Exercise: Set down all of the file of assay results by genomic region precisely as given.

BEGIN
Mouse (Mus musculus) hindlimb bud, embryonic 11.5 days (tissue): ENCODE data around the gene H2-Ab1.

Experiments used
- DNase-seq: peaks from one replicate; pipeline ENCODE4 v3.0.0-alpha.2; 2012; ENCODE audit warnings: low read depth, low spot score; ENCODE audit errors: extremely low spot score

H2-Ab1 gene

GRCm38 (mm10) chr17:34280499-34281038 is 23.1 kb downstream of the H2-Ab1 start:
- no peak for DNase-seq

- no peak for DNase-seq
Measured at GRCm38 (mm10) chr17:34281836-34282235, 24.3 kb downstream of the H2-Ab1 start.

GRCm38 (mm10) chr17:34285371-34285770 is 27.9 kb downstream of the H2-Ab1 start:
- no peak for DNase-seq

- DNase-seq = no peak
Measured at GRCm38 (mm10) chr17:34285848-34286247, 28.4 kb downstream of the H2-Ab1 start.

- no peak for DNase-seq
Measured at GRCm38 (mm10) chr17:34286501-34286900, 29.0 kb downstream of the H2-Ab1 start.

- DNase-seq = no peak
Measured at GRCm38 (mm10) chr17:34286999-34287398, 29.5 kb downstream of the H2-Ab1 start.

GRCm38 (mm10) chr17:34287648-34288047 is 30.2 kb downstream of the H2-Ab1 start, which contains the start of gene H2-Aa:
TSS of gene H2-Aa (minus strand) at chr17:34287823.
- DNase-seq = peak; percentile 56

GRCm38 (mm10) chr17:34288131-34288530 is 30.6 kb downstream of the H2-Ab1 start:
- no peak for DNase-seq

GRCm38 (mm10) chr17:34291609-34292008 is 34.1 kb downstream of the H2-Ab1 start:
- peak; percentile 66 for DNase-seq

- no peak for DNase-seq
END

Mouse (Mus musculus) hindlimb bud, embryonic 11.5 days (tissue): ENCODE data around the gene H2-Ab1.

Experiments used
- DNase-seq: peaks from one replicate; pipeline ENCODE4 v3.0.0-alpha.2; 2012; ENCODE audit warnings: low read depth, low spot score; ENCODE audit errors: extremely low spot score

H2-Ab1 gene

GRCm38 (mm10) chr17:34280499-34281038 is 23.1 kb downstream of the H2-Ab1 start:
- no peak for DNase-seq

- no peak for DNase-seq
Measured at GRCm38 (mm10) chr17:34281836-34282235, 24.3 kb downstream of the H2-Ab1 start.

GRCm38 (mm10) chr17:34285371-34285770 is 27.9 kb downstream of the H2-Ab1 start:
- no peak for DNase-seq

- DNase-seq = no peak
Measured at GRCm38 (mm10) chr17:34285848-34286247, 28.4 kb downstream of the H2-Ab1 start.

- no peak for DNase-seq
Measured at GRCm38 (mm10) chr17:34286501-34286900, 29.0 kb downstream of the H2-Ab1 start.

- DNase-seq = no peak
Measured at GRCm38 (mm10) chr17:34286999-34287398, 29.5 kb downstream of the H2-Ab1 start.

GRCm38 (mm10) chr17:34287648-34288047 is 30.2 kb downstream of the H2-Ab1 start, which contains the start of gene H2-Aa:
TSS of gene H2-Aa (minus strand) at chr17:34287823.
- DNase-seq = peak; percentile 56

GRCm38 (mm10) chr17:34288131-34288530 is 30.6 kb downstream of the H2-Ab1 start:
- no peak for DNase-seq

GRCm38 (mm10) chr17:34291609-34292008 is 34.1 kb downstream of the H2-Ab1 start:
- peak; percentile 66 for DNase-seq

- no peak for DNase-seq